The Monk who Sold His Ferrari


The full title of this book is ‘The Monk who Sold His Ferrari – A Fable about fulfilling your dreams and reaching your destiny’. This book is written by Robin Sharma, who incidentally would be in Singapore for a convention on 15 May 2009, incase anyone is interested.
 
I had wanted to read this book a long time ago and was pleasantly surprised to find it among the boxes at the Page One book warehouse sale, and bought it for only $5. See how the universe grant you what you want, if you are patient and ready to receive it.
 
The story begins with a lawyer, John, narrating about another lawyer, Julian. Julian had a heart attack, a wake up call for him to reflect on his life. True, he was doing brilliantly in his career, could afford anything he wanted, including a Ferrari, (hence the title), but he was not happy. After he recovered, he went in search for spiritual guudiance which took him to the Himalayas in India. There he was mentored by a sage and his life took a 180 deg transformation.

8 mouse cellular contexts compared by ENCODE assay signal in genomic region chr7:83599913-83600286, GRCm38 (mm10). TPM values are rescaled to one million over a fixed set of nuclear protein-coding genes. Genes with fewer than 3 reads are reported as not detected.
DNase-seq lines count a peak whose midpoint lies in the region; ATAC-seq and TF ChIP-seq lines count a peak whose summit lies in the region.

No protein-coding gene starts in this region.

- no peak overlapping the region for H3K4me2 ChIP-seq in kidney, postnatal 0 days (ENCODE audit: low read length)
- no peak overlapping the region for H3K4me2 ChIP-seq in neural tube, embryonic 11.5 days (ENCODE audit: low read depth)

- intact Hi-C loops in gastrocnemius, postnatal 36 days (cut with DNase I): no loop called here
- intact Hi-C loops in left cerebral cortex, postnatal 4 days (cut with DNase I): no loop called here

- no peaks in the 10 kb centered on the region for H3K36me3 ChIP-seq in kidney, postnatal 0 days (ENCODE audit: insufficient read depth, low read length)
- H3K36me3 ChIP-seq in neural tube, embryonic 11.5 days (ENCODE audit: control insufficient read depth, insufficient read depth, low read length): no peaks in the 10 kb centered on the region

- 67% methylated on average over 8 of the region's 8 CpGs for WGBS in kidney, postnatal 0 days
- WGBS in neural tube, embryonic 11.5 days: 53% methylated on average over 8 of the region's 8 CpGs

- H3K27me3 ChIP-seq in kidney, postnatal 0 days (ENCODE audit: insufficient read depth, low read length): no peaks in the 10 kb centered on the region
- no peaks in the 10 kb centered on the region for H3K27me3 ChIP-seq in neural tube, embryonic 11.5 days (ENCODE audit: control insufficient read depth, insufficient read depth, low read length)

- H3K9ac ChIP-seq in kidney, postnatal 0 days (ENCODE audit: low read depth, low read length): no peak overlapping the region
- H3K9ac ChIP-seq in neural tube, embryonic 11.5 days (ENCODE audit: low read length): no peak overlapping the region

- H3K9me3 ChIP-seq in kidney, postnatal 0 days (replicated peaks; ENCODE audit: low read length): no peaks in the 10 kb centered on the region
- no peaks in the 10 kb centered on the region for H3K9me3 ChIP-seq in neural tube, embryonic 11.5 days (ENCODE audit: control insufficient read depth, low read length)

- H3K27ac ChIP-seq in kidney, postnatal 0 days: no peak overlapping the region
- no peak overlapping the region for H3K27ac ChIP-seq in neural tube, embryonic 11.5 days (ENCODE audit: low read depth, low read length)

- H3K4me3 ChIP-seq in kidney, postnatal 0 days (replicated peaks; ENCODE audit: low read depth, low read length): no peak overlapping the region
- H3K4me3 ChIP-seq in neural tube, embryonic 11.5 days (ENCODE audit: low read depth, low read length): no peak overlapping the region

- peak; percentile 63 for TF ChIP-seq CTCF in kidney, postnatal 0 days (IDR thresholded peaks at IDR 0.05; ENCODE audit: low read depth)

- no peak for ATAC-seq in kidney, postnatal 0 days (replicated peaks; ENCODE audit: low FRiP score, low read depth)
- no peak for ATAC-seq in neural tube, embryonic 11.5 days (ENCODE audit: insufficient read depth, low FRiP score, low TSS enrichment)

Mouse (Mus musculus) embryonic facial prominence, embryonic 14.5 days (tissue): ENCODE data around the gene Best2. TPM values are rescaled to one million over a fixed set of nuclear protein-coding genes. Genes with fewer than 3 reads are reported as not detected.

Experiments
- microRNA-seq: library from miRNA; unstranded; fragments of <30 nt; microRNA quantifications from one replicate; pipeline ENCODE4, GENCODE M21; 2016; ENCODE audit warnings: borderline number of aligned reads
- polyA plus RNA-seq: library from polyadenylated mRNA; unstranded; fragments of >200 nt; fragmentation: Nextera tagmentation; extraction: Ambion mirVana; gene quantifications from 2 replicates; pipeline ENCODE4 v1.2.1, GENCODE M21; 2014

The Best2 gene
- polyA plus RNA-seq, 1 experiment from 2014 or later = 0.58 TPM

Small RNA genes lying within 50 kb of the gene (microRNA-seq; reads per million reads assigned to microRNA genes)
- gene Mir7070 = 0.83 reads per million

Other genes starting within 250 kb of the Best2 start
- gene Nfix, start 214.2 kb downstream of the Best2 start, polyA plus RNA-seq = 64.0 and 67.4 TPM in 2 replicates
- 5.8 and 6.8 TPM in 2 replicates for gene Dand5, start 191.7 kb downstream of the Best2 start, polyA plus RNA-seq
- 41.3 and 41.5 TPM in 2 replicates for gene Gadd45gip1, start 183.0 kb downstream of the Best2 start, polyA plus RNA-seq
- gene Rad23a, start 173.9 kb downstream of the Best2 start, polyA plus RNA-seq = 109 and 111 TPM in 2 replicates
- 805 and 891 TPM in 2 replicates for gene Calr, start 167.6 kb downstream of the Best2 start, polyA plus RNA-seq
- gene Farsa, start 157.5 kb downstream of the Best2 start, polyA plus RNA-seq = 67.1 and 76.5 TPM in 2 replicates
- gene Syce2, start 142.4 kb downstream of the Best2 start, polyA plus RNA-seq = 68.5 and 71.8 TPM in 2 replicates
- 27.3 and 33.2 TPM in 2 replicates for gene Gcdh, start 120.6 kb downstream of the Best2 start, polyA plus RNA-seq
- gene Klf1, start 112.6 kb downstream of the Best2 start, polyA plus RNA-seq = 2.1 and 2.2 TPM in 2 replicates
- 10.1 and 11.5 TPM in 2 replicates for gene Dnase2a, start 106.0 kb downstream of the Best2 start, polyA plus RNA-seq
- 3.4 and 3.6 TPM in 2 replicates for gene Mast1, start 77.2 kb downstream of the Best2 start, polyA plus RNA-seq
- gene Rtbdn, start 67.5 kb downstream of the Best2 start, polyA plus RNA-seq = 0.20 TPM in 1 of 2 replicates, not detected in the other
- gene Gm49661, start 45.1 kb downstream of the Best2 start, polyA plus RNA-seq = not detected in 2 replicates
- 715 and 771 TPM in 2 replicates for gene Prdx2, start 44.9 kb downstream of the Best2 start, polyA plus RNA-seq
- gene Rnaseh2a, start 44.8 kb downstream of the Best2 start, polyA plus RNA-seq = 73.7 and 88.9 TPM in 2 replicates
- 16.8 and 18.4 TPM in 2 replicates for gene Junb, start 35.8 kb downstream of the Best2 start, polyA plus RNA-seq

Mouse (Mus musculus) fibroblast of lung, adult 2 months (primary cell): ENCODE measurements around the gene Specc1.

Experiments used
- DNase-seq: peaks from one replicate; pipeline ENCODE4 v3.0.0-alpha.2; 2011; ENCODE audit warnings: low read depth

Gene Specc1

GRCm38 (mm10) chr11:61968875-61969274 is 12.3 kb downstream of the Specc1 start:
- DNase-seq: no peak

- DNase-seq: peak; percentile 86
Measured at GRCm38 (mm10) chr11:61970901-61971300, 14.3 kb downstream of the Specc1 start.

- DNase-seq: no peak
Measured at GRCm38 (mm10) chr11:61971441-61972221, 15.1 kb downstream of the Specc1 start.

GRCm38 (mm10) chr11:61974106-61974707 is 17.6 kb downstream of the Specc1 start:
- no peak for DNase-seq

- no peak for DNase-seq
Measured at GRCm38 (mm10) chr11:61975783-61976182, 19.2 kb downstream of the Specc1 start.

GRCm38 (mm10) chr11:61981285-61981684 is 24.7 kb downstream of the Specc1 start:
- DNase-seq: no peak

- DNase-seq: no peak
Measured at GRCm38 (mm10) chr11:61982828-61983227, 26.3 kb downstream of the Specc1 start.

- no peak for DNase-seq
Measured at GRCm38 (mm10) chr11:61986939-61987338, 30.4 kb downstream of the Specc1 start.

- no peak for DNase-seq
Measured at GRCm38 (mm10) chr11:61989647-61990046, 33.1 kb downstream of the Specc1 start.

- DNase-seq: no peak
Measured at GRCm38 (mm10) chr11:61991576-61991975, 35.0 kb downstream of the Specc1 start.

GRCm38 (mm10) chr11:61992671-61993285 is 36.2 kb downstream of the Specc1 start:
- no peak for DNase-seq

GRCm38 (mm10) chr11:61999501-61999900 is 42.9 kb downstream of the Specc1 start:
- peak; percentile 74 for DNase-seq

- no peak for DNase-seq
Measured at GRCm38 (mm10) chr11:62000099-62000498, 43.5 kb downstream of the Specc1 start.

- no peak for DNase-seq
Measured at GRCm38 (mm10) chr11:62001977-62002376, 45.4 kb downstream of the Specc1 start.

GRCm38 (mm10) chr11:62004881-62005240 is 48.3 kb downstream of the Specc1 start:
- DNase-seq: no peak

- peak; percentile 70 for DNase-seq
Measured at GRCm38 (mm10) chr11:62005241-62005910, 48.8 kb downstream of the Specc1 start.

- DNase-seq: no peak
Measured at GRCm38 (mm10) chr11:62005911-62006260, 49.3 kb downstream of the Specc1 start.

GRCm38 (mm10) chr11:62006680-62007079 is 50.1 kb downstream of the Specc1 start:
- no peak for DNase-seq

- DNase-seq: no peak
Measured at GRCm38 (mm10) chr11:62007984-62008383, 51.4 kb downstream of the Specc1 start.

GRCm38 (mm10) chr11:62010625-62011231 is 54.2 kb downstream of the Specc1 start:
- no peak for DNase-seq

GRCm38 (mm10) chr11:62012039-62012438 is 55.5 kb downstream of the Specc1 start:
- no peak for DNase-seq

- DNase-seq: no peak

With that new found wisdom, whom he promised the sages that he would help spread to those who need it, he met up with John and started this narration of his journey.
 
In this fable, the garden is a symbol for the mind. If you care for your mind, nurture it and cultivate it, it will blossom. If you neglect it, lasting peace of mind and harmony will always eldue you. Similary, worry drains the mind of its power and injures the soul. So to live life to the fullest, you must stand guard at the gate of your garden and let only the best information enter, and not allow a single negative thought to enter it. To do this, you must learn to control the thoughts and the way you respond to the events of your life. Know that there are no mistakes in life, only lessons.Stop judging events as either positive or negative, simply experience them and learn from them. So like how you exercise your body to strength it, you need to exercise your mind as well. One way to do it is through meditation, and the author teaches the readers to do that by concentarting into the Heart of the Rose. (Personally I disagree with this method as roses generally do not last long in this humid climate of Singapore).
 
Read this book to remind you about being positive.
 
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About vickychong

Just an ordinary woman.
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One Response to The Monk who Sold His Ferrari

  1. Vicky says:

    I wrote this review in May 2009 and did not post in by mistake. So I’m doing it now, as a belated Christmas gift to anyone who needs it.

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